I am not good in maths? Why can’t I try English? I don’t have big boobs? Well, it sucks but all that doesn’t matter anymore(or maybe it does). The point is, that I never had a problem. My problem came from trying to change the unchangeable. It came from trying to take care of the needs of others before mine.

I have graduated from high school and hopefully, going to make it into a good college or university which some people can’t do. Well, that’s someone’s insecurity and he or she would constantly compare themselves to others who have this opportunity and privilege to be academically upright. Everyone has insecurities and the moment you realize that, you are going to feel a lot better. Our insecurities make us special and unique from everyone else. And people who judge you for your insecurities are actually doing that because they are unable to deal with theirs.


Today, as you read my posts, you may think to yourself…”This girl has got her whole life figured out. She has some huge plans for herself…” But I have barely begun with my life. As a matter of fact, I don’t think I am yet to begin. While you were busy growing and harnessing your insecurities and judging me for mine, I was busy growing and learning from your careless mistakes.

Yes, the one girl who was filled with insecurities. Some of you want to be like her. Some of you want to appear as happy as I am. Some of you want to get into the schools that I am in. Some of you want your life planned out like mine. But here’s something for you; my life is not perfect and it’s pretty shitty and unbalanced. But as I write this in complete darkness in my room(its 12:57 am), on my bed without a pillow, I want you to know that I have gotten this far because I decided to over look the unnecessary. I accepted who I am and the moment I did, that critical inner voice became powerless.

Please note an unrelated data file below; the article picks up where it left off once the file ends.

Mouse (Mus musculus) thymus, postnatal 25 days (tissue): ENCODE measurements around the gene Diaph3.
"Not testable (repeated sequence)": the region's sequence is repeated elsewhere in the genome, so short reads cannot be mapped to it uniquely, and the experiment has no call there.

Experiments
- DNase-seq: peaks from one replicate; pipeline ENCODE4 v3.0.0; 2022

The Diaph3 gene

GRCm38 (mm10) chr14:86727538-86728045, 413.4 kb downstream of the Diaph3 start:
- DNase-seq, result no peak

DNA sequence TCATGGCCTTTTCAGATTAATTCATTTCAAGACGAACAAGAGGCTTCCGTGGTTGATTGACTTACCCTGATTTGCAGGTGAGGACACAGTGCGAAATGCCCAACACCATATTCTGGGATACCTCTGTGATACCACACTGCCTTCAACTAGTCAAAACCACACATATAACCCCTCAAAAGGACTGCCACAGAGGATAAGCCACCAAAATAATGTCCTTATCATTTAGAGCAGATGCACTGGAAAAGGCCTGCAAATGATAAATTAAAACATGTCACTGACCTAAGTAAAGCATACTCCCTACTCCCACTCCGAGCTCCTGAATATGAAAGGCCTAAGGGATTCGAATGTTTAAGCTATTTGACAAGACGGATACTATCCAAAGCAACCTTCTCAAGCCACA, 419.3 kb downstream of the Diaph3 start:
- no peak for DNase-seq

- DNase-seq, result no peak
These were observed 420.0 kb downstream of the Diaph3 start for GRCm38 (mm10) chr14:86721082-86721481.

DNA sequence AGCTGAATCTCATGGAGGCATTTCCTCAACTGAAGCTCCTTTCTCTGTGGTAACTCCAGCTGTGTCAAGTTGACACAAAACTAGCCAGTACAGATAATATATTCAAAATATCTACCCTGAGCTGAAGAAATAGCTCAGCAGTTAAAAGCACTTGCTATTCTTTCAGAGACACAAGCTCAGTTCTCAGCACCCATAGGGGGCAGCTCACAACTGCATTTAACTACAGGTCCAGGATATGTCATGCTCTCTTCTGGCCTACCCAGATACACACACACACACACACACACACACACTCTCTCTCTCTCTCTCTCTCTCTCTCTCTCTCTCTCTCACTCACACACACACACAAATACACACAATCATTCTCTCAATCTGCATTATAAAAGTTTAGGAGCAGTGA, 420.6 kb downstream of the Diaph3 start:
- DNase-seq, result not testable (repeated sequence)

I sometimes ponder on the possibilities of my life if I continued struggling with my insecurities. You and thousands of others would probably not ever read this post. I would probably not have discovered happiness and self contentment.

I don’t have much; I don’t own an iPhone or a mac book, I don’t have a car or expensive shoes but I am that voice that is moving like the waves of the ocean. I am that individual who acknowledges the little I have today because it would be much more in the future. I am that writer who keeps you interested even till the last word. I am that girl that would keep rising because I was born for it.

©Annabel Anita|Author|Anna’s Styles

“I help developing, uncertain, aspiring, ambitious and talented individuals manifest their true potentials in order to live the life they truly deserve.”

Annabel Anita|

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9 thoughts on “Dealing With Your Insecurities In A World Of Insecurities

  1. You really kept me till the last word. Everyone has insecurities, it’s just how we deal with it that matters. At least,you can share yours, I don’t see myself sharing mine in a thousand years to come 😅. But just know you don’t need validation from anybody,nobody at all and someone out there admires those things you feel insecure about. Society does contribute to this though and I’m sure you’re not the only one going through this, I pray you get through it eventually.
    Keep writing 😜,stay safe

    Liked by 2 people

    1. Thank you so much Ay. Yes, you are right, everyone has insecurities and that’s the unique feature about us. But the society has made it look like a curse.

      Thank you so much for your comment and I hope that someday, you would be able to deal with yours and openly discuss it❤

      Liked by 1 person

  2. A sound, solid, and profound post!

    “Insecurity makes security null *& void
    if you don’t avoid
    letting insecurity dominate your life.”_-Van Prince

    Liked by 1 person

  3. Hey sis
    I’m with you, at times it’s so easy to look at everyone and want what they have. Some days are better than others but continue to step out and know that you are not alone. You are a beautiful woman and I’m praying for you


  4. I was so insecure when I was in high school but slowly I have been able to become a much more secure and consequently happy person. Thanks so much for sharing your experiences- we all have insecurities and it’s important to admit that as it helps others that are struggling!